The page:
For decades, companies, government systems and other organizations have incorporated humor into their advertisements as a way to grab consumers’ attention and help them retain information.
It’s clear that humor is a powerful tool when advertising, for example, chips and beer during the Super Bowl. But could it be effective when presenting information about stigma-associated health issues, such as human papillomavirus (HPV)?
That’s the primary question Hye Jin Yoon, an associate professor in the Department of Advertising and Public Relations at Grady College, set out to answer through her most recent research. Yoon worked with Eunjin (Anna) Kim, an assistant professor of journalism at the University of Southern California, and Grady Ph.D. student Sung In Choi, to conduct the research.
“I wanted to see how humor can help communicate health information, especially health information that people are not very comfortable communicating or talking about,” said Yoon.
As noted in the research paper, HPV is the most common sexually transmitted disease. It is known to infect almost all sexually active adults at some point in their lives, causing health problems such as genital warts and cervical cancer. However, despite how common the disease is, there is still a significant lack of public knowledge about HPV, the researchers explained in their paper.
“In 2022, it has shifted a bit for sure, but it is still the case that people hear HPV and don’t necessarily know that it is a sexually transmitted disease,” said Yoon.
Therefore, there is a clear need for health communicators to develop ways to effectively educate people about HPV prevention and treatment methods.
While conducting their research, Yoon and her team showed HPV advertisements, some that incorporated humor and others that did not, to a diverse group of more than 150 individuals. Ultimately, they determined that, among those who did not know much about the disease, incorporating humor, without including information about HPV being an STD, proved to be effective in creating greater attention and more positive responses.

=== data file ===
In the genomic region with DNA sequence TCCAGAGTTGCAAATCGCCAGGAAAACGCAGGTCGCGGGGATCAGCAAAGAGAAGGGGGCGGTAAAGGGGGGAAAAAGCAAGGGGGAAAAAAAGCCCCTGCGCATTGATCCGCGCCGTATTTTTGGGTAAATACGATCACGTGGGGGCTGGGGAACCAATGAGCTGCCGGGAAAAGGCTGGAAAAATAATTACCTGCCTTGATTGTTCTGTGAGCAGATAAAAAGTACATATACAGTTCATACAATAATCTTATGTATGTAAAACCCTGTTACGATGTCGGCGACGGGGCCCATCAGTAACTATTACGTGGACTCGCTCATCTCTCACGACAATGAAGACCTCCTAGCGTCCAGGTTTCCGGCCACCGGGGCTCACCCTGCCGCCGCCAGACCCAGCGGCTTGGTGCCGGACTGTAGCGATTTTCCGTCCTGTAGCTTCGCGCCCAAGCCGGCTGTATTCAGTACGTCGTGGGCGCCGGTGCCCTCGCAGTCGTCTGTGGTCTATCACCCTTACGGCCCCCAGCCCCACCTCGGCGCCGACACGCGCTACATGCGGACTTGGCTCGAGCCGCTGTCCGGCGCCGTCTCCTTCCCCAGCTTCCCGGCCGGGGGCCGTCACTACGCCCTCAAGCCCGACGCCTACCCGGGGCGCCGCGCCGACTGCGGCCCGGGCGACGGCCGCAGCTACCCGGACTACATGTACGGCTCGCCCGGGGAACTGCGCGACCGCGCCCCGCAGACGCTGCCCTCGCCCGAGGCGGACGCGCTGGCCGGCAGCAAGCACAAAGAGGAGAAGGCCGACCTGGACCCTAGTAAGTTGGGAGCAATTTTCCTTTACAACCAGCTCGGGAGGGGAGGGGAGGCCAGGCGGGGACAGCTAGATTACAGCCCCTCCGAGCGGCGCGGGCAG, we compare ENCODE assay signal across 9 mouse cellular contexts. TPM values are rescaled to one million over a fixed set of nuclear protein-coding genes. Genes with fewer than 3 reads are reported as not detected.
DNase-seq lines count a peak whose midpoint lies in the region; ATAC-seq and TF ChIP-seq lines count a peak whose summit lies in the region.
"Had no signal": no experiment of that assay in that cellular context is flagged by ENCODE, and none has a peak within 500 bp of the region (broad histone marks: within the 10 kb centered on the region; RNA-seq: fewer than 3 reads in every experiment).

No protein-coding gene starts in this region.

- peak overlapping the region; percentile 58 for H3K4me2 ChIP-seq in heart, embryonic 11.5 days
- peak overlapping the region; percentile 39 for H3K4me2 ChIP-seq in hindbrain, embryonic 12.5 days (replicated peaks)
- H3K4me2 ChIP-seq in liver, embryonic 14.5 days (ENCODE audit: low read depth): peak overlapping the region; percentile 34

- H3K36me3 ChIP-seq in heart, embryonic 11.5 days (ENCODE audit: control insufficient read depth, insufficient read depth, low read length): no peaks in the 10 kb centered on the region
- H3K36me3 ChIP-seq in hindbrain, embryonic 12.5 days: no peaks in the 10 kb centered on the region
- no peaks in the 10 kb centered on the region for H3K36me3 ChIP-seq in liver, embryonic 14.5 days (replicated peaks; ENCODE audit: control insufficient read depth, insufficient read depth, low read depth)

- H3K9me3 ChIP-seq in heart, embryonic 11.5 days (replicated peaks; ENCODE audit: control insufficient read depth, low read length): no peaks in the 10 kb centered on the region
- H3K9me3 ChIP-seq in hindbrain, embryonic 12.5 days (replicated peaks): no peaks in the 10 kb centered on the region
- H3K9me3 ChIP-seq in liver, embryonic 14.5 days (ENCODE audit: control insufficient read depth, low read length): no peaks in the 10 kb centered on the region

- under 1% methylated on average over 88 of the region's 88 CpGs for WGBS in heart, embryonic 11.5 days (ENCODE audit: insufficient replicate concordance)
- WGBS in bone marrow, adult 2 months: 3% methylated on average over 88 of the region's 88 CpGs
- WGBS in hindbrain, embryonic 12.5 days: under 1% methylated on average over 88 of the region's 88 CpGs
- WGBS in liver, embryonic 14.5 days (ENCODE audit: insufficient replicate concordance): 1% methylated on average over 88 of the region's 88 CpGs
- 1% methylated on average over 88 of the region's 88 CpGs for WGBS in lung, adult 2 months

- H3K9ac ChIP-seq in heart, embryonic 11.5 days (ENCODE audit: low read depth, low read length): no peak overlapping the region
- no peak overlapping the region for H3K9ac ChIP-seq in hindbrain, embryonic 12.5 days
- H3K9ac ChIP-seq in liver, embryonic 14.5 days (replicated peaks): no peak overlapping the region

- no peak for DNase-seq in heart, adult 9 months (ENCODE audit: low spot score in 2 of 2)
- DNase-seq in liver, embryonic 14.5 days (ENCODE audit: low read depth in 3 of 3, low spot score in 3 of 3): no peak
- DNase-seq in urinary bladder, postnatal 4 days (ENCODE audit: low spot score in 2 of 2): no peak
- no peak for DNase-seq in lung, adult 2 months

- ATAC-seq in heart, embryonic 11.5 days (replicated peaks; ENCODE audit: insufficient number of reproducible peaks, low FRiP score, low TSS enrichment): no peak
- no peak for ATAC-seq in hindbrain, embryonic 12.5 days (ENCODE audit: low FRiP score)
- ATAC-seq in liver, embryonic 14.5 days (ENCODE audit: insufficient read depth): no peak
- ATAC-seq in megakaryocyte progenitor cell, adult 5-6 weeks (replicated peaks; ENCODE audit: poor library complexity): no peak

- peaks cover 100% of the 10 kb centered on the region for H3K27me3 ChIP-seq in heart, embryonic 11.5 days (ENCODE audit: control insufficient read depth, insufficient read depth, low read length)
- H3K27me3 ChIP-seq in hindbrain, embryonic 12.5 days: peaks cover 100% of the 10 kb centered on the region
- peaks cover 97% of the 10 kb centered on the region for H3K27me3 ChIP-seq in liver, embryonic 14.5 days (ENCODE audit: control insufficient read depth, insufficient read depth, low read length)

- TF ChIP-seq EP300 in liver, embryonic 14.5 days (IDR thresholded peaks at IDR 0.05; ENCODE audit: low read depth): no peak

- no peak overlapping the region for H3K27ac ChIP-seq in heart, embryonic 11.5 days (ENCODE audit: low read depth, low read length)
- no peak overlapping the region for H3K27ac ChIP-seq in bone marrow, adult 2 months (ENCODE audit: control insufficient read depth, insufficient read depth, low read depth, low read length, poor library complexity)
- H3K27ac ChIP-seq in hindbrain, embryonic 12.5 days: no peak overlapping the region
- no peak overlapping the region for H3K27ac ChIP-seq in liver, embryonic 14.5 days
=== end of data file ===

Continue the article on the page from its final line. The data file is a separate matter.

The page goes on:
However, when information stating that HPV is an STD was brought into the ads, the researchers found that the ads without humor proved to be more effective for those with low HPV knowledge. To those who already knew a lot about HPV, incorporating humor had no impact on the effectiveness of the ads.
“It is likely the case that once you tell them it is an STD, they have to focus on that information,” explained Yoon. “Humor takes up our cognitive space in order to process it. You have to process humor to find it funny.”
Yoon explained that the takeaway from this research is that when advertising HPV prevention and treatment methods to people who don’t know too much about the disease, it is best to use humor without explicitly mentioning that HPV is an STD. However, if HPV advertisers do decide to give explicit STD information in their ads, it is better to not use humor.
The study, “Will Humor Increase the Effectiveness of Human Papillomavirus (HPV) Advertising? Exploring the Role of Humor, STD Information, and Knowledge,” was published in the March 2022 edition of the Journal of Marketing Communications.
April 18, 2022 Author:
Jackson Schroeder, Jackson.Schroeder@uga.eduContact:
Hye Jin Yoon, firstname.lastname@example.org